This post is part of a special NowPlayingNashville.com Stories Series titled CMA Fest Gives Back, focusing on how artists use the Festival as an opportunity to raise money and bring attention to the many charitable causes they support.
Country Music artists came together for the 6th Annual Celebrity Pro-Am Sporting Clay Tournament to benefit The Tug McGraw Foundation yesterday on a dense fog morning at the Nashville Gun Club. It was unlike any June weather I have experienced during CMA Fest.
I spoke to five of the 20 celebrities competing in the tournament. Each celebrity was paired up on a team that consists of four shooters, and a pro. All of the celebrities were excited about the day and giving back to the foundation that enhances the quality of life of children and adults with brain tumors and their families, as well as serving our wounded veterans.
The ever so adorable and stylin’, Jessie James Decker was decked out in an all American outfit and very excited to be a part of the clay shoot. “Honestly, it is very similar to the foundation that (my husband) Eric and I have together called Decker’s Dogs that involves veterans,” said Jessie. “So when they asked me to be a part of it, it was just a perfect fit and something I’m already so passionate about.”
Mark Collie, who most recently starred as Deacon’s bar business partner, Frankie Gray, on the TV show Nashville, has been a part of the tournament for two or three years now. He said, “I’m glad to be back again this year for the McGraw family and a very worthy cause.”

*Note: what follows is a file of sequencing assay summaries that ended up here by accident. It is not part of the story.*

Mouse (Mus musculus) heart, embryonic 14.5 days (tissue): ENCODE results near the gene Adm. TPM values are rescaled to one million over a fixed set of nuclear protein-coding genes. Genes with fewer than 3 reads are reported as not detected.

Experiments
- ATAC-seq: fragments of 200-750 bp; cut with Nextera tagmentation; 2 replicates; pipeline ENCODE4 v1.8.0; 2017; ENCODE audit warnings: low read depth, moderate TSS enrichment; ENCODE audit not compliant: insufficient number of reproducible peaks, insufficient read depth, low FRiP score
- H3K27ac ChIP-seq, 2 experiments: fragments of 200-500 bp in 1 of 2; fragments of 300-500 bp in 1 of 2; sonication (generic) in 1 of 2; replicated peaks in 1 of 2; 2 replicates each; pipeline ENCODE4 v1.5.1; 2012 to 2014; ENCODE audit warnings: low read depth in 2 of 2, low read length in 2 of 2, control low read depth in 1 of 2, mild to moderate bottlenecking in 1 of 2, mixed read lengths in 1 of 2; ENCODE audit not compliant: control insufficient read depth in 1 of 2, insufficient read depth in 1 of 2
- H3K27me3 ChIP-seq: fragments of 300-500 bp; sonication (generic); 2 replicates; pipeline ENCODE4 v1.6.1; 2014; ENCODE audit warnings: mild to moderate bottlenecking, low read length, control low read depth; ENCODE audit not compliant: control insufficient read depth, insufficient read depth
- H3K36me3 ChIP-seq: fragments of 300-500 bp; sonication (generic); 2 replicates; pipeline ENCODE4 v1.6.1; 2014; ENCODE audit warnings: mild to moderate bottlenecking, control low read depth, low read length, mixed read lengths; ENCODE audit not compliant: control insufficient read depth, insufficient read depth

Second-timer Josh Gracin was excited and all in for the tournament. “Guns, food and outside … that’s good for me,” added Josh.
It was the first year for Easton Corbin. He supports the Tug McGraw Foundation and the work that they do. “Anyone could have something like brain cancer or PTSD at some point in our lives, or affect friends or family,” stated Easton. “Anytime you can be a part of something that supports that is a great cause.”
My final interview was with fellow West Tennessean, Darryl Worley who gave me the biggest hug. He got involved with the tournament three years ago and said the mission identified with his foundation. “Like my foundation, they have an active role in fighting a form of cancer, plus they also benefit wounded veterans,” added Darryl. “Not to mention it’s just a lot of fun and they know how to do it right.” I asked him if he planned on going out with a win this year. He said, “I shot really good last year not missing a clay pigeon all day. I don’t expect to shoot that good again.”
Other celebrities included in the tournament were Craig Campbell, Jamey Johnson, Steve Burton, Chris Janson, George Ducas, Andy Ross, Mike Fisher, Mark Wills, Brooke Eden, Randy Houser, Ty Herndon, Daryle Singletary, Storme Warren and Mark McGraw.
Jennifer Brusster, President and CEO of the Tug McGraw Foundation, estimated that over $700,000 has been raised in six years for brain-related trauma and tumor research, as well as foundation programs.
The Tug McGraw Foundation (TMF) was established by Tug McGraw in 2003 to raise funds to enhance the quality of life of children and adults with brain tumors and their families by stimulating and facilitating research that addresses the physical, social, emotional, cognitive, and spiritual impact of the disease. Recognizing that other areas of brain research – such as traumatic brain injury and Post-Traumatic Stress Disorder – inform the science surrounding brain cancer, TMF has widened its scope to include a broader spectrum of the neurosciences to support advances in medical care and quality of life for our nation’s battle-wounded, ill and injured service members.